Ed Sukach

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One part of Tetenal CN-2 comes in an honest-to-goodness brown GLASS bottle, apparently 250ml . I'm saving these puppies.

I've found that I can develop two (2) rolls of 120 at a time in 250 ml of chemicals - although JOBO says 270 ml - with *no* problems. Just enough for one 1500 series tank load .. and 1 liter of chemicals will be sufficient for eight rolls of film. So now, mix one liter, decant into (4) 250 ml bottles, and use one bottle for each load. Cover each with a shot of butane from my Bernz-O-Matic torch and Iamb done.
 
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Not in my darkroom they arent a thing of the past!

I store my mixed chemicals (ilford PQ, ilfostop, ilford rapid fix) for printing for the week in 1 liter brown plastic bottles. The purchase of this type of bottle is mostly due to them being very cheap at my local shop, and they are a great size to fill up one tray (as well as it is the only type of plastic jug they sell).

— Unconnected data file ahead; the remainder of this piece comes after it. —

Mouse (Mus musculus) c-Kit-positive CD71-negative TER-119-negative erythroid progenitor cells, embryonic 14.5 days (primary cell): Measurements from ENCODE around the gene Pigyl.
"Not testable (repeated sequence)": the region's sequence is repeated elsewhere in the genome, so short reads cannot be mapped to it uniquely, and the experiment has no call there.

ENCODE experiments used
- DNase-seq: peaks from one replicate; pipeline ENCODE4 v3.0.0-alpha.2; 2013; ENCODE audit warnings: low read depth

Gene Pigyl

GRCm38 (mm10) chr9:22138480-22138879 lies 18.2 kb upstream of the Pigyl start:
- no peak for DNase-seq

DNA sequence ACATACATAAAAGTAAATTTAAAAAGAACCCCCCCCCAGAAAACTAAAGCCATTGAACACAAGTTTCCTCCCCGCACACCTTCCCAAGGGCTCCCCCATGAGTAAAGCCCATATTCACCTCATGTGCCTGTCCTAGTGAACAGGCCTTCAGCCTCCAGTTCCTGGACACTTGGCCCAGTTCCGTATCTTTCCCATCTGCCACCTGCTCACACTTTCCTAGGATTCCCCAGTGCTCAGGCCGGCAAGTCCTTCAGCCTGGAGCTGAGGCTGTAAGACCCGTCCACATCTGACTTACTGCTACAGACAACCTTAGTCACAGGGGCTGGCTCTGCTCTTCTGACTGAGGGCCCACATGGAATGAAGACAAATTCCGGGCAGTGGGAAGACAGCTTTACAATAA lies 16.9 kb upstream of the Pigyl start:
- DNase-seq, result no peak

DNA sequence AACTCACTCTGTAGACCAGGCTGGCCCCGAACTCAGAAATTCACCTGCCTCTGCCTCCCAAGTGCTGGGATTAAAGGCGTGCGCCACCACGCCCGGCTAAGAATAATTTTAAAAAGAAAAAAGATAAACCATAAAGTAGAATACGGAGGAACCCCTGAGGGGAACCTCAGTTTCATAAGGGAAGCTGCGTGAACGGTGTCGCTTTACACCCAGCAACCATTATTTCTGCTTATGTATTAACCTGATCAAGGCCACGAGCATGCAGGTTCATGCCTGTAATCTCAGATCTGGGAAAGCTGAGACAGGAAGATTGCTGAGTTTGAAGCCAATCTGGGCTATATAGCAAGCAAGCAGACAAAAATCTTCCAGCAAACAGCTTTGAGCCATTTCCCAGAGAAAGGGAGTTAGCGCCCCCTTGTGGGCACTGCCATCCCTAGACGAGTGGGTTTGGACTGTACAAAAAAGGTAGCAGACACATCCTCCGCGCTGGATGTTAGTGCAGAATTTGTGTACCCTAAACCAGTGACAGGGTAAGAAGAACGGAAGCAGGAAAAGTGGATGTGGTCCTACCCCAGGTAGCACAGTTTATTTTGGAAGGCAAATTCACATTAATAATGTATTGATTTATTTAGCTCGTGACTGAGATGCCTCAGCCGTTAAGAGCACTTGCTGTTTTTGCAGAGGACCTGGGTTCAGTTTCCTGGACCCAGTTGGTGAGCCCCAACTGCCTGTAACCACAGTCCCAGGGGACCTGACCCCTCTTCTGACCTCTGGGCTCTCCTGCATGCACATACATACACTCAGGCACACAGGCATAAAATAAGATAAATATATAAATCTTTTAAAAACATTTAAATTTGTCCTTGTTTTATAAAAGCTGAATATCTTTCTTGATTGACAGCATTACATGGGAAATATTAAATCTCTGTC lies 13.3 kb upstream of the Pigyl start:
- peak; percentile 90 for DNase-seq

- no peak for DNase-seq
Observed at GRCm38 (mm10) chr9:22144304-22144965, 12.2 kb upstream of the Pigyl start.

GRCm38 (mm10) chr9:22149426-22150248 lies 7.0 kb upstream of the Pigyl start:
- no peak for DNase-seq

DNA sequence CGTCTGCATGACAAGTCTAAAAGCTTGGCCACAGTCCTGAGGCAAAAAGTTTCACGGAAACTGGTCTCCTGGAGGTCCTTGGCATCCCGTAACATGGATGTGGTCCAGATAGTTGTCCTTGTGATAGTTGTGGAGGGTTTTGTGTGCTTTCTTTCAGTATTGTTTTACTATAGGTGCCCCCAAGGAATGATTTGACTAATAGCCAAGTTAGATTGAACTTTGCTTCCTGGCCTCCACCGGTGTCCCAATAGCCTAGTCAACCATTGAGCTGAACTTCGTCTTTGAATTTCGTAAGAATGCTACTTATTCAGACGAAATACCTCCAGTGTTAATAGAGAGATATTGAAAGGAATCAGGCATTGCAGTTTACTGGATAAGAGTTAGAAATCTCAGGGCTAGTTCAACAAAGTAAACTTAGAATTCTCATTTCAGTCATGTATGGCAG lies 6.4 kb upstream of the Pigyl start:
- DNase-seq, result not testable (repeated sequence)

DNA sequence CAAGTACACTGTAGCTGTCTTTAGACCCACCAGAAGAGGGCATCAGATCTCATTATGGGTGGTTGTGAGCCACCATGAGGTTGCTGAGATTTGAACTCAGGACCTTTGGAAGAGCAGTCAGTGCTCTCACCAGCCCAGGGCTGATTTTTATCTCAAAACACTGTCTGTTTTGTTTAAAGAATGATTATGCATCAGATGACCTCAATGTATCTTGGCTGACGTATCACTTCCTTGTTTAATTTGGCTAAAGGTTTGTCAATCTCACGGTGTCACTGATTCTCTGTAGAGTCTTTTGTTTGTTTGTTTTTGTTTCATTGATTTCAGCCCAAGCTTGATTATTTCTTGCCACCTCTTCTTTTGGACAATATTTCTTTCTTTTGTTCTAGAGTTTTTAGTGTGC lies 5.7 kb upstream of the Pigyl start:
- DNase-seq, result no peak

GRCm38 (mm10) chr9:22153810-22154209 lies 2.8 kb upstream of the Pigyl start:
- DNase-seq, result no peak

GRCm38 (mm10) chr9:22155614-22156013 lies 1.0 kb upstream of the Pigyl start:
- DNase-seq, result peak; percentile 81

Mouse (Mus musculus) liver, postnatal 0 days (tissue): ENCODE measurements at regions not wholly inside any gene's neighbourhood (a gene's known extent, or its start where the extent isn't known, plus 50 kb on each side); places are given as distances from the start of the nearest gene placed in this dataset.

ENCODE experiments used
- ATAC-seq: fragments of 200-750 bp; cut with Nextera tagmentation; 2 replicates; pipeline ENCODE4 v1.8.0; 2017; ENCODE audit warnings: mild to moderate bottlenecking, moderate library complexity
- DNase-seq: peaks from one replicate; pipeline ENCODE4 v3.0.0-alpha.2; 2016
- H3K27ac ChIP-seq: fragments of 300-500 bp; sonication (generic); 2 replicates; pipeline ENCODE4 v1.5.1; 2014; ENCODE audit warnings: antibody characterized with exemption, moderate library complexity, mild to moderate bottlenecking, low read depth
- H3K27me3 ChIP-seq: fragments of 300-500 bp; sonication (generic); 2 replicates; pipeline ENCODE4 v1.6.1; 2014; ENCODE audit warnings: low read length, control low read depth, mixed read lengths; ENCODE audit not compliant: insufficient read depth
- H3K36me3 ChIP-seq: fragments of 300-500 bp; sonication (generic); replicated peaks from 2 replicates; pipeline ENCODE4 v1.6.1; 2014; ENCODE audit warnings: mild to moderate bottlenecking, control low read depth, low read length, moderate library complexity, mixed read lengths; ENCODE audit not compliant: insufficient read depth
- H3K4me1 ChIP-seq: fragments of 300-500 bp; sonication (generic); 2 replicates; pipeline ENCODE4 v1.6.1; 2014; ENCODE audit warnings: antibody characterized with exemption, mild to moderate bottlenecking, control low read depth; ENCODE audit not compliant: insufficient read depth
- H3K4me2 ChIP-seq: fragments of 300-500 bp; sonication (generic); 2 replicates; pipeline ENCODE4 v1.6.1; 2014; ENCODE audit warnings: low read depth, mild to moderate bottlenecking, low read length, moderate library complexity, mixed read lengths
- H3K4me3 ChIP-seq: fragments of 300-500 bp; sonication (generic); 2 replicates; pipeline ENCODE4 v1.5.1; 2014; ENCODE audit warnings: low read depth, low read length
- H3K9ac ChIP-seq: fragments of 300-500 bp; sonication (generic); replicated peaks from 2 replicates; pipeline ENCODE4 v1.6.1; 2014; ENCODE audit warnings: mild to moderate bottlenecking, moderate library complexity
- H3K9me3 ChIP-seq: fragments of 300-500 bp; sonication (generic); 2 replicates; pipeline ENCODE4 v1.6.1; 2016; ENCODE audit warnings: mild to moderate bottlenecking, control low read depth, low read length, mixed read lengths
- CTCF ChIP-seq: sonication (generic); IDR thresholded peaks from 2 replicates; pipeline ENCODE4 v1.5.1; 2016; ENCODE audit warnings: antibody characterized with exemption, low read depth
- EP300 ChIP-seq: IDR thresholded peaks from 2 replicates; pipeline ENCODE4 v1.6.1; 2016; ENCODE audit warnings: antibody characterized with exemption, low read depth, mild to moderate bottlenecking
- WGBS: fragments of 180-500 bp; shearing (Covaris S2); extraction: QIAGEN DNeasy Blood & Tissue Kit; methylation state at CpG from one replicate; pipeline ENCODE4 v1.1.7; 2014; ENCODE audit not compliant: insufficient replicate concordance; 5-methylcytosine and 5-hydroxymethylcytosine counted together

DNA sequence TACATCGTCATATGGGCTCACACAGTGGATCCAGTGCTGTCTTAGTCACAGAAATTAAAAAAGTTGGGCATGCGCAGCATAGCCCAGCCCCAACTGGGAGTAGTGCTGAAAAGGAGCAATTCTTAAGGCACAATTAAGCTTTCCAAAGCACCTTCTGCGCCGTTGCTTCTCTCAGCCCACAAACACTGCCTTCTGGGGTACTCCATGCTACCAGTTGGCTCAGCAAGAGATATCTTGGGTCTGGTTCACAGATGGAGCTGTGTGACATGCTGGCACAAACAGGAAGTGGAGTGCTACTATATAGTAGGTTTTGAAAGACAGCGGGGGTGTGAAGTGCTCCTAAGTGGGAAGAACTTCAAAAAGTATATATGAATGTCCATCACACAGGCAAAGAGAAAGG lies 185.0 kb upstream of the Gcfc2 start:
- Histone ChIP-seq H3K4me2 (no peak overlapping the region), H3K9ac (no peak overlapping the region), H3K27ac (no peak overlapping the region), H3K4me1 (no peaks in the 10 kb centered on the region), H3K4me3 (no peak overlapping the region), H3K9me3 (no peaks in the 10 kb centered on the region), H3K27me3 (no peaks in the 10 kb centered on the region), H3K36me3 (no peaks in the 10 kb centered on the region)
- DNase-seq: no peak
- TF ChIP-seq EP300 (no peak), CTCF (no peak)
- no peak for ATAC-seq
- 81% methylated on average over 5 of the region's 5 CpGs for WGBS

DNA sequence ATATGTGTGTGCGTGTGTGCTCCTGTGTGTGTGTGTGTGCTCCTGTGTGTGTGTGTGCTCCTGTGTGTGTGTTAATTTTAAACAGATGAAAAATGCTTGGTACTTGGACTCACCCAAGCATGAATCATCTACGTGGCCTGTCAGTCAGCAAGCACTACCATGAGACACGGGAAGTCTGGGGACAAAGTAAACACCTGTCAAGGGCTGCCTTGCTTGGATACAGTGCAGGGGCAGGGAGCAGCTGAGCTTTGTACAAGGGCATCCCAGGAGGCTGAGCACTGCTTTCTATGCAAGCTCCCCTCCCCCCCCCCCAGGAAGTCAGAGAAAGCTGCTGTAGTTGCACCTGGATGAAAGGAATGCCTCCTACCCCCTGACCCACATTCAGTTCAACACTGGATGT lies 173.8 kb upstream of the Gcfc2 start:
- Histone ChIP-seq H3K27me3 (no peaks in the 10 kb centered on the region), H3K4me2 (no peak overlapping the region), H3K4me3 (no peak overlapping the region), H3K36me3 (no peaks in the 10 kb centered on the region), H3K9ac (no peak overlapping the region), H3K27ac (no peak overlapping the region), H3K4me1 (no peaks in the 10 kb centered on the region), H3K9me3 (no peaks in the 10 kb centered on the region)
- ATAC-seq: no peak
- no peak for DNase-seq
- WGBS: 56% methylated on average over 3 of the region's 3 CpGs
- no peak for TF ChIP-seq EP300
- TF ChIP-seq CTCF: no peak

I keep my bigger quantities of chems (usually rapid fix at 1:4 and film developers) in 5 gallon white plastic translucent tanks with spiggots and floating lids for 'longterm' storage, as needed I will fill up a liter with fix for the week from the large container into one of the smaller brown bottles. If I am printing fiber I use the fix straight from the large container at 1:4 if I am using RC I dilute 1:9 and store in a 1 liter brown bottle. I generally mix my paper developer from fresh concentrate stored in Ilfords white 1 liter PQ bottle then move the working solution into a brown bottle.

This method seems to work fine for me! My working chemicals stay in the brown bottles all week, yet the large containers exposed to light will stick around for 2 months or more... I havnt had any problems with anything losing its shine over time. At least, no problem I could blame on light! (accidently dumping used developer into the wrong container! or foolishly putting fix into the developer is always fun!)